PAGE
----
The murder of Grac Jones: Chapter 16

Published 9:29 pm Wednesday, August 12, 2015

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EDITOR’S NOTE: On the evening of Oct. 26, 1908, five shots rang out in the village of Holland. Tiberius Gracchus “Grac” Jones lay dying on the ground inside the gate leading to his home. “They have killed me and killed me for telling the truth,” he told a friend as his life ebbed away. This is the 16th in a series of articles about the Jones murder case. Suffolk historian Kermit Hobbs Jr. compiled the 18-part series from personal accounts, newspaper stories and court records he has studied from the period.

By Kermit Hobbs Jr.

Special to the News-Herald

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Back in the town of Holland, hard feelings reigned. The majority of the population still believed that Sam Hardy was innocent, raising the question as to who really did kill Grac Jones.

Kelly Rawles

Kelly Rawles

The person who would allow Sam Hardy to die for his own evil actions would be guilty of two murders, both Jones and Hardy. Suspicions were directed against a number of people, and the stress took its toll, sometimes in surprising ways.

In January 1910, Kelly Rawles, a relative of Mrs. Augustus Holland, the defense’s star witness, walked into a Holland hardware store, pulled out a knife and slashed his own throat. He was overpowered and prevented from injuring himself more seriously.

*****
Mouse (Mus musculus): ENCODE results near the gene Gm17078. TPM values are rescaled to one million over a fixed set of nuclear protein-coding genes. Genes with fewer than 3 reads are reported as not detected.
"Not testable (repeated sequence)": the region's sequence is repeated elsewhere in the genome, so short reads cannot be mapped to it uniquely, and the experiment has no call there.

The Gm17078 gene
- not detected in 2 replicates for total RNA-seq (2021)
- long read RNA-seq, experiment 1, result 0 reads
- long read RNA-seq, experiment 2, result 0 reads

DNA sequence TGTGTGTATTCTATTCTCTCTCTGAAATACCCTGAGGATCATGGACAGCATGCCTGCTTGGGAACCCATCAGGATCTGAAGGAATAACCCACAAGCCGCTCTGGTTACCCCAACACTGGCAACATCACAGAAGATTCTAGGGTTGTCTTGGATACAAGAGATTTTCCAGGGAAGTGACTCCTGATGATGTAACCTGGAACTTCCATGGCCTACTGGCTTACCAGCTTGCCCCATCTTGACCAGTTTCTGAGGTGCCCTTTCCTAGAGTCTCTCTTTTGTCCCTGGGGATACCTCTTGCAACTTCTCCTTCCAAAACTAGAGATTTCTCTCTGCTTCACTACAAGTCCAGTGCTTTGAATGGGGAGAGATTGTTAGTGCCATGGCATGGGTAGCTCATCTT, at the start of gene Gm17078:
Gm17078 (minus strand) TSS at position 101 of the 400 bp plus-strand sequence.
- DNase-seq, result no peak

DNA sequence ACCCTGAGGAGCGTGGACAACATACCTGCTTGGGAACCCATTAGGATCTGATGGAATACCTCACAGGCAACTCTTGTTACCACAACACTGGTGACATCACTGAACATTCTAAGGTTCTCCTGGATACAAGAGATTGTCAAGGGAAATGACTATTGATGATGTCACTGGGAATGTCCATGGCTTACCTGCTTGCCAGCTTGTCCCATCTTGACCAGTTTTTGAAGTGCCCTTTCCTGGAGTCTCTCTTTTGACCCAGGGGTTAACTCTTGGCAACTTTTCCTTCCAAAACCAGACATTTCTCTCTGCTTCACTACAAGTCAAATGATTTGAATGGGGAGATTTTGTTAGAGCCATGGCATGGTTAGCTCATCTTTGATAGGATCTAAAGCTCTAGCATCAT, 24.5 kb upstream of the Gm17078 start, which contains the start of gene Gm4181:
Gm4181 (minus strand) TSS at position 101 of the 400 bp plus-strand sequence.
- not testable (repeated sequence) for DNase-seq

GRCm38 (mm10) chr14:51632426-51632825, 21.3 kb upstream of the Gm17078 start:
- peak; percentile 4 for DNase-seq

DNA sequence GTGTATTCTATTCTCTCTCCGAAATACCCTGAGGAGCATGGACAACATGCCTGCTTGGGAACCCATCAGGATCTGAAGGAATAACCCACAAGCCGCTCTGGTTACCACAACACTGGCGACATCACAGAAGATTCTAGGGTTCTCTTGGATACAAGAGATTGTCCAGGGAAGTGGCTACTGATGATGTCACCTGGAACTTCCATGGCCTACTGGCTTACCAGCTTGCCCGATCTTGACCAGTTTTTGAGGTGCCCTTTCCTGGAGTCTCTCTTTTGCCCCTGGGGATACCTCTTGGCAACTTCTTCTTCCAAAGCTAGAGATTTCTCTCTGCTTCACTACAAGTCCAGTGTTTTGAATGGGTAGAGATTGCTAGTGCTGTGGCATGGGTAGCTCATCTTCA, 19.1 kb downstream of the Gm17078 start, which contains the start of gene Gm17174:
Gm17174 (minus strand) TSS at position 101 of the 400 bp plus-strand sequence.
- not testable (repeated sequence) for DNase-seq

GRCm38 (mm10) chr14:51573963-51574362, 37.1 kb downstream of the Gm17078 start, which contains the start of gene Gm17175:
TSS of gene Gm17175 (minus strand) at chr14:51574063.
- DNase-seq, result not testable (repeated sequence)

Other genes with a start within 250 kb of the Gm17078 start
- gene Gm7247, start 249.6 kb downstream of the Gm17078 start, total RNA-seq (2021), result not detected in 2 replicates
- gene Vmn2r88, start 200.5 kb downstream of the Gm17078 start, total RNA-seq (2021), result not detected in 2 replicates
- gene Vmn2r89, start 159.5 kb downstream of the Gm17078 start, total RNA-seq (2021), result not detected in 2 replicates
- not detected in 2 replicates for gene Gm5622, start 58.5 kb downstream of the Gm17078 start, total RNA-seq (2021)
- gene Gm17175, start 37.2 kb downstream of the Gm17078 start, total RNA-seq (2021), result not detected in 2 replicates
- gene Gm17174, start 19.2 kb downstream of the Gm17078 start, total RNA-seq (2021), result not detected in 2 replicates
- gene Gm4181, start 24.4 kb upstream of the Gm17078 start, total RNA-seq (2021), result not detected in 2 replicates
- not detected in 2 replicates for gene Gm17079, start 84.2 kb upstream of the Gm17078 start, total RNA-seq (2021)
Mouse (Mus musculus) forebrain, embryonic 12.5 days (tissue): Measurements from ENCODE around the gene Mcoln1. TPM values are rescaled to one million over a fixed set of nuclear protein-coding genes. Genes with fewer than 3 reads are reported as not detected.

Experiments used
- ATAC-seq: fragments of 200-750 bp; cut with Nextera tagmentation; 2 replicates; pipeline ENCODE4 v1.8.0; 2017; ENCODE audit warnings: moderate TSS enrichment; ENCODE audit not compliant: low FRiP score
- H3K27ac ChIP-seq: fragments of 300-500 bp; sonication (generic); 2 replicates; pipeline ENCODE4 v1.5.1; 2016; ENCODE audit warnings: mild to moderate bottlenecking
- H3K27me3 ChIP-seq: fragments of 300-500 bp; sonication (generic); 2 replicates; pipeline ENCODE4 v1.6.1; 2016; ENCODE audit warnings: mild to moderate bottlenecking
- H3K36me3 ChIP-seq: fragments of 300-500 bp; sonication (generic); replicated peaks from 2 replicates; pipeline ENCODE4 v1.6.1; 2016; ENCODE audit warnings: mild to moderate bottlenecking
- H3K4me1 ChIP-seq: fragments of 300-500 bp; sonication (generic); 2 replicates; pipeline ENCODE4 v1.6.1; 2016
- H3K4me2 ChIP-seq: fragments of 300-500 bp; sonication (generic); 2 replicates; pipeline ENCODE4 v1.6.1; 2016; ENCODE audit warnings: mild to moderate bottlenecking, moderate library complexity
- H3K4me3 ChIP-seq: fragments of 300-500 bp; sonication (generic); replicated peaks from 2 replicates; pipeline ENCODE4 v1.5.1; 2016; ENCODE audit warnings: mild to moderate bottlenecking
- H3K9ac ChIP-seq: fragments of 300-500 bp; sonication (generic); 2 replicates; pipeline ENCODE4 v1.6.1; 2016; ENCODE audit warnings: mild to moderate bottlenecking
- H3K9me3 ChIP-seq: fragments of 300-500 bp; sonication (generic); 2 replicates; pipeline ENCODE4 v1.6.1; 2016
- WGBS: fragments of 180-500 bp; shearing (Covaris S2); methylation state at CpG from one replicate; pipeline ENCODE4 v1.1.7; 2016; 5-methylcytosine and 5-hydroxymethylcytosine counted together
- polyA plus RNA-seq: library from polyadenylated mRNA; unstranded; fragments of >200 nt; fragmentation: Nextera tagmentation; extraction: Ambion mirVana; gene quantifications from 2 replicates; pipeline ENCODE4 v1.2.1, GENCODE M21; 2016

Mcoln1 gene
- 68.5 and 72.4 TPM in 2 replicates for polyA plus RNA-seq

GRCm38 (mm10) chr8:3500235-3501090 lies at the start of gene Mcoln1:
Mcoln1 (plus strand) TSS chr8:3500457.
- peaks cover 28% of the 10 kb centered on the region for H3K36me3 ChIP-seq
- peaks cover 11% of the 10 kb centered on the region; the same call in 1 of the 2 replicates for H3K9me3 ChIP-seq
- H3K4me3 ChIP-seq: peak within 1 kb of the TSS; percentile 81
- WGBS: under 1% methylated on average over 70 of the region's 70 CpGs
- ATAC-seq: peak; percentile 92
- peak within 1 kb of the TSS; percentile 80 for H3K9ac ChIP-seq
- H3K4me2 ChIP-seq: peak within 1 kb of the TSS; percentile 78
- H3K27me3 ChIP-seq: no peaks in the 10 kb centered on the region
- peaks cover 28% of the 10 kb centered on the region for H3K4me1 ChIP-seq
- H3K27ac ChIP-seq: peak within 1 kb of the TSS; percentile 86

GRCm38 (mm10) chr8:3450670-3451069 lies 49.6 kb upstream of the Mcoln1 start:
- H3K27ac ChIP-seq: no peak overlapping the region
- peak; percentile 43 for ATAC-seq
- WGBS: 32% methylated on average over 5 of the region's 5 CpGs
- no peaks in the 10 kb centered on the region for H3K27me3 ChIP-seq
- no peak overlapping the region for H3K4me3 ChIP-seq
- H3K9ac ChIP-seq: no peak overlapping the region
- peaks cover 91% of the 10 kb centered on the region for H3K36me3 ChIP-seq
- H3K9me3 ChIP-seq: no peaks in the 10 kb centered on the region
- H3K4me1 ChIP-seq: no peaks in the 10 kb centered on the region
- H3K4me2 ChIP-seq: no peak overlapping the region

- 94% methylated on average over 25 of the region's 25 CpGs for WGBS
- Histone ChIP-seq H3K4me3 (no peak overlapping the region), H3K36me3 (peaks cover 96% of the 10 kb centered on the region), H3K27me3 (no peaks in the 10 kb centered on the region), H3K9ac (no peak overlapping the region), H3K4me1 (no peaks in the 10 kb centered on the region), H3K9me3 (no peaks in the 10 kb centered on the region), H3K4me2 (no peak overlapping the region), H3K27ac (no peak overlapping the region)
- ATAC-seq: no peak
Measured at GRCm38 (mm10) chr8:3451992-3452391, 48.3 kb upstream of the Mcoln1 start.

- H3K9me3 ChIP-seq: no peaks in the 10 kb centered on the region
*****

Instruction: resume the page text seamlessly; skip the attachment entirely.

Rawles was then taken to jail in Suffolk, where he pleaded in vain to be placed in the cell with Sam Hardy. Rawles was regarded as somewhat feeble minded, and there was no reason at all to suspect that he had murdered Grac Jones.

One person who was regarded as a likely suspect was Sam Pete Holland. Holland had worked for Sam Hardy in his store, and it was he who had originally purchased the shotgun that presumably was used to kill Grac Jones.

Some people believed that it was out of a guilty conscience that Holland had tried to buy another identical shotgun. Perhaps he had planned to use it to somehow divert suspicion away from Sam Hardy. Holland’s bungled efforts and erratic testimony had resulted in his own arrest for perjury.

Grac Jones, as he was dying, had accused “Luke” of being his attacker. The only Luke in town was I.A. Luke, mayor of Holland, and he was one of the heirs who eventually benefited from Zachary Holland’s estate. Some people even believed that Luke and Sam Pete Holland were both involved in the murder.

Grac Jones’ brother, Bunyan, claimed to have in his possession a letter indicating that Sam Pete Holland was blackmailing Luke for some presumed connection with the murder. Bunyan Jones further stated that Luke warned Holland to get out of town because “his life was in danger.”

Indeed, in the early morning hours of March 27, 1910, Sam Pete Holland was run over by a train on the railroad tracks behind Sam Hardy’s store. Some believed Holland had committed suicide because he had murdered Grac Jones and his friend, Sam Hardy, would die for it.

Holland’s death was officially ruled a suicide, but many people believed that Holland was already dead when the train hit him. They believed he was killed because he “knew too much.” The question of who might have killed him only deepened the mystery.

Dr. N.G. Newman, pastor of Holland Christian Church, later wrote that yet another unnamed suspect drank himself to death in 1912.

None of these suspicious activities brought any benefit to Sam Hardy as he awaited his appointment with destiny.

TOMORROW: The commutation

Previous: Chapter 15